Changes In Atmospheric Heating And Holocene South Asian Summer Monsoon

Changes In Atmospheric Heating And Holocene South Asian Summer Monsoon

Event Type: 

  • Seminar

Venue: 

ASE Conference Room 1 (N2-01C-061)

Date: 

14 March, 2019 - 16:00 to 17:00

About the Event: 

Paleoclimate data provide insights to understanding extreme changes in the characteristics of global monsoons. Due to its strength and potential societal impact, Asian monsoon system has a longstanding history of being special interest to research community. The recent development of both observation and modeling techniques is useful to test existing climate thinking. We will start out by looking at Asian summer precipitation from a simple statistical relationship to identify monsoon regime and then zoom in to South Asian monsoon system. On orbital timescale, an increase in summer insolation is thought to strengthen northern hemisphere summer monsoon over land (Battisti et al., 2014; Wang et al., 2016). We evaluate the relative influence of perihelion precession and high obliquity on Holocene Asian summer monsoon expression from a numerical model aspect. We will present the importance of atmospheric heating changes over the Tibetan Plateau in driving the South Asian monsoon that would have implications in explaining the asynchronous timing existing in paleoclimate records.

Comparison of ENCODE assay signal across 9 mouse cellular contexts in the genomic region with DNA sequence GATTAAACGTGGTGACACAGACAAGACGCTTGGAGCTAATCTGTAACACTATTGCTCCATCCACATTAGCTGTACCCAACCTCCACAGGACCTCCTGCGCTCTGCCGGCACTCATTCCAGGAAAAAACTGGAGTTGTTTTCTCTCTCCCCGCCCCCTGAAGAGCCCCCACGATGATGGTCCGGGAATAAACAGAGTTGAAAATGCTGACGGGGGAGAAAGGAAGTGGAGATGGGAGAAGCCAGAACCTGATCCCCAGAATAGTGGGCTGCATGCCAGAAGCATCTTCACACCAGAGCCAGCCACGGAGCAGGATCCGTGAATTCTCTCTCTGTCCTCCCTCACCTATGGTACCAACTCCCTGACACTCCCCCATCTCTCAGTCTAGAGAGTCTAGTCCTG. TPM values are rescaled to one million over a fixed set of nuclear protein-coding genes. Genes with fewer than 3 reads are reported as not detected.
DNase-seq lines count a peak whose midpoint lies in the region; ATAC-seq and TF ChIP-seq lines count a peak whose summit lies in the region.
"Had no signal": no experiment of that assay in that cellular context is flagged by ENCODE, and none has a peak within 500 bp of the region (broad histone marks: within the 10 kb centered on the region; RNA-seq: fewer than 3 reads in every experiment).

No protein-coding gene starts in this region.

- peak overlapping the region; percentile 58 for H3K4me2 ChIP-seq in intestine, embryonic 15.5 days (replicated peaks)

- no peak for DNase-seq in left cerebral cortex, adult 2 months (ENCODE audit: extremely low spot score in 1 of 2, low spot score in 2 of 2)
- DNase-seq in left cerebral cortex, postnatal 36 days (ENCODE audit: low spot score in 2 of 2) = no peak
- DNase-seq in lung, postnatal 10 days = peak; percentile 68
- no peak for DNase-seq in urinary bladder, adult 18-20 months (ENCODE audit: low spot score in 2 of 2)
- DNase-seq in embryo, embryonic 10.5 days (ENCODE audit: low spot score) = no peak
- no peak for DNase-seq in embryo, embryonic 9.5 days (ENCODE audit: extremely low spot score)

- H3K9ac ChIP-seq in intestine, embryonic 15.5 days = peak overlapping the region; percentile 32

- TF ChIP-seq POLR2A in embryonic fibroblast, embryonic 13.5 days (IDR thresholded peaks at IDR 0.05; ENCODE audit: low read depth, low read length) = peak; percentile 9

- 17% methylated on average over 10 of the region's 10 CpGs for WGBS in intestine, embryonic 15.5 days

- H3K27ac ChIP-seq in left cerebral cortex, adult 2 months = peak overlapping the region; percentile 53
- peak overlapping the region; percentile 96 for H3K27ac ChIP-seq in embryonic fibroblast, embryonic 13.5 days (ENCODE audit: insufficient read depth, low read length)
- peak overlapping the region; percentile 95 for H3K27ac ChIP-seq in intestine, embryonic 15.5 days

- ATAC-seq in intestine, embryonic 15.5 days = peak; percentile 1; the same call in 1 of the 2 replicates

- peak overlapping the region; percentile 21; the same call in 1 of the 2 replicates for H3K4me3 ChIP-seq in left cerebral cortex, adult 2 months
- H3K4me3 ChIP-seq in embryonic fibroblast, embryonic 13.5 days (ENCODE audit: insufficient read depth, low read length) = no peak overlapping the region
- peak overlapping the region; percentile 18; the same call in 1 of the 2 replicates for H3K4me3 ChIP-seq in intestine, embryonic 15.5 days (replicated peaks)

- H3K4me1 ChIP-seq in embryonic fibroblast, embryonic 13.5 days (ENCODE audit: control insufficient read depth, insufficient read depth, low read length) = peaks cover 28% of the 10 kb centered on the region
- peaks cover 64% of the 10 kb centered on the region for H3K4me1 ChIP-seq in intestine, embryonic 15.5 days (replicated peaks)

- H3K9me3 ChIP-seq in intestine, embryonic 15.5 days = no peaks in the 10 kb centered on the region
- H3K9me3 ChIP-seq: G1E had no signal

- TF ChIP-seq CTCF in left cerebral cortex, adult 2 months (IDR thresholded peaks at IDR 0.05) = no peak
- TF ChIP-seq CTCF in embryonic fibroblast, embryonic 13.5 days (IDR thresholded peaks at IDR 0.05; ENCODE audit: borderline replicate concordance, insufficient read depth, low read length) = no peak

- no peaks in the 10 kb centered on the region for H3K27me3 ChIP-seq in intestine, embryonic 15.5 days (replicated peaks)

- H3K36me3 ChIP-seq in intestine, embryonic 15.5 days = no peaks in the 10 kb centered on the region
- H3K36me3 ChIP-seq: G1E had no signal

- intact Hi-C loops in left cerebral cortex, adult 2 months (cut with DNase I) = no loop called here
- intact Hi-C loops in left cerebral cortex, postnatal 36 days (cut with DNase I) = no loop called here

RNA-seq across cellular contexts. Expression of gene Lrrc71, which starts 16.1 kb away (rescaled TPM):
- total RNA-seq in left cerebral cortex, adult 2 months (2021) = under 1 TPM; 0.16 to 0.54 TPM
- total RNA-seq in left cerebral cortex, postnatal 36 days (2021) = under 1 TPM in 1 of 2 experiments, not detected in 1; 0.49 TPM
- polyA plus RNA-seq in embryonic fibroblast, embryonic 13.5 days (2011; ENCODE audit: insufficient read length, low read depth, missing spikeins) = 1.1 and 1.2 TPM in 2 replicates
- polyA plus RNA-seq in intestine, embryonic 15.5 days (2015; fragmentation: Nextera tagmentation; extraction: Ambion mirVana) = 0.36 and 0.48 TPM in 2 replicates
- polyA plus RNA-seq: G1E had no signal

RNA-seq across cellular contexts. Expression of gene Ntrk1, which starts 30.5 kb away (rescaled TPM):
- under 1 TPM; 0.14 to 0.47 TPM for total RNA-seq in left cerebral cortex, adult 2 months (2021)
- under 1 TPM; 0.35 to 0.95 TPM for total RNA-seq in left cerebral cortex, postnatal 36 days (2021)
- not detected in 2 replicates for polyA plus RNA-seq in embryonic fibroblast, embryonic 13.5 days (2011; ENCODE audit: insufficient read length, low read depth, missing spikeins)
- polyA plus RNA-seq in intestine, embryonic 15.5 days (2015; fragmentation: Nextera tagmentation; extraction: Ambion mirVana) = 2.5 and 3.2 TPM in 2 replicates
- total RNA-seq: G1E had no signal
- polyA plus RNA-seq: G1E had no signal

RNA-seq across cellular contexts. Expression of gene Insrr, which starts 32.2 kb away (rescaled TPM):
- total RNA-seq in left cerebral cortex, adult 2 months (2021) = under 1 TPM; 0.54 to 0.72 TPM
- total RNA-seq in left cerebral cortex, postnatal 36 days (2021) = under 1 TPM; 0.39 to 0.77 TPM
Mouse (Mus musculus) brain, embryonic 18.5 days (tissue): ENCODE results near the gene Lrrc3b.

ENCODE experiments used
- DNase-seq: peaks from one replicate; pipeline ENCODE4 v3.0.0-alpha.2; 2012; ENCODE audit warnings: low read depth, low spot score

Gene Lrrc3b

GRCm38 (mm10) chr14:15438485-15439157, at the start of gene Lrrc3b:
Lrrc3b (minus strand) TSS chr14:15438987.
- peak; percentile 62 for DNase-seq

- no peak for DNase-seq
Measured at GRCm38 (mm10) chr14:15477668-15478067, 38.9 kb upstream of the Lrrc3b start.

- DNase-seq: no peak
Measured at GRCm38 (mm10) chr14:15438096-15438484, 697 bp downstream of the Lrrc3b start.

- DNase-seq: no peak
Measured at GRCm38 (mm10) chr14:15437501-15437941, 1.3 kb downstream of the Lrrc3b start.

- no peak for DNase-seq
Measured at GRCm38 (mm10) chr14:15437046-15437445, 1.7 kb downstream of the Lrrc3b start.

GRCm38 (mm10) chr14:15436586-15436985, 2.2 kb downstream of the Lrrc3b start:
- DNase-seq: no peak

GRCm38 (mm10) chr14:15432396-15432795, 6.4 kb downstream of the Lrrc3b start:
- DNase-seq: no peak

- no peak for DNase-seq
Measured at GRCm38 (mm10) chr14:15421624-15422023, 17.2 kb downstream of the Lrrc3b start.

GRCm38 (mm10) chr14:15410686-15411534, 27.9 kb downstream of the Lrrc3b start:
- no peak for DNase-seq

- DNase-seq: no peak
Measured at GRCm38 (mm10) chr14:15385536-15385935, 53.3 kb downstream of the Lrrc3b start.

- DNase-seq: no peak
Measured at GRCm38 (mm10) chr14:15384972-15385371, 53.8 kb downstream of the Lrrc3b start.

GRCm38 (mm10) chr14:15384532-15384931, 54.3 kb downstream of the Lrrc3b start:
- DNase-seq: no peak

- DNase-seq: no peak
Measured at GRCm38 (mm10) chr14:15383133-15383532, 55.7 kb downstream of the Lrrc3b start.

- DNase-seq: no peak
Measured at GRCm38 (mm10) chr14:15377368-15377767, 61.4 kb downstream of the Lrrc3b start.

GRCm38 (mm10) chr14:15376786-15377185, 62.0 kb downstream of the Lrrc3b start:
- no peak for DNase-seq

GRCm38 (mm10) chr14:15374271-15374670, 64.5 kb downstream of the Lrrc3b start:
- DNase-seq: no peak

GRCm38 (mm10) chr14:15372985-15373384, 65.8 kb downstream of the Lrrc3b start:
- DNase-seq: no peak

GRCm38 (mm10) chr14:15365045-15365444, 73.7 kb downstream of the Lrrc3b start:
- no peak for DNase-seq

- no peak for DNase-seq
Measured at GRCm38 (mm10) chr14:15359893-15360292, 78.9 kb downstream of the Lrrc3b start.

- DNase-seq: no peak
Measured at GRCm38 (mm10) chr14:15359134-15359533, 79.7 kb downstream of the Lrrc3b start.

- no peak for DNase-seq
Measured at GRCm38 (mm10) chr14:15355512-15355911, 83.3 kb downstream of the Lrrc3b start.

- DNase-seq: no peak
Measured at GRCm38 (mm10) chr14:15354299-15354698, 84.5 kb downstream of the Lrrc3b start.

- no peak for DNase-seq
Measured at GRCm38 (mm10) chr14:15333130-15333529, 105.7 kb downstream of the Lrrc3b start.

About the Speaker: 

Shih-Yu Lee

Dr Shih-Yu Lee is an earth system scientist with a background training in climate modeling and geochemistry. She has a broad interest in climate change of the past and future, particularly, low-high latitude climate teleconnection, ocean-atmosphere interactions, and climate dynamics. Specifically, she employs both climate models and geochemical tools and tries to answer how different factors influence climate change, what the past can tell us the way climate system works, and how future climate will impact the environment and society.

Shih-Yu is an assistant research fellow in Research Center of Environmental Changes, Academia Sinica, Taiwan. She has a BSc degree in Earth Sciences from National Taiwan Normal University and a MSc degree in Oceanography from National Taiwan University. She received a PhD in Oceanography from University of Michigan, Ann Arbor, and previously worked in UC-Berkeley as a postdoc researcher.

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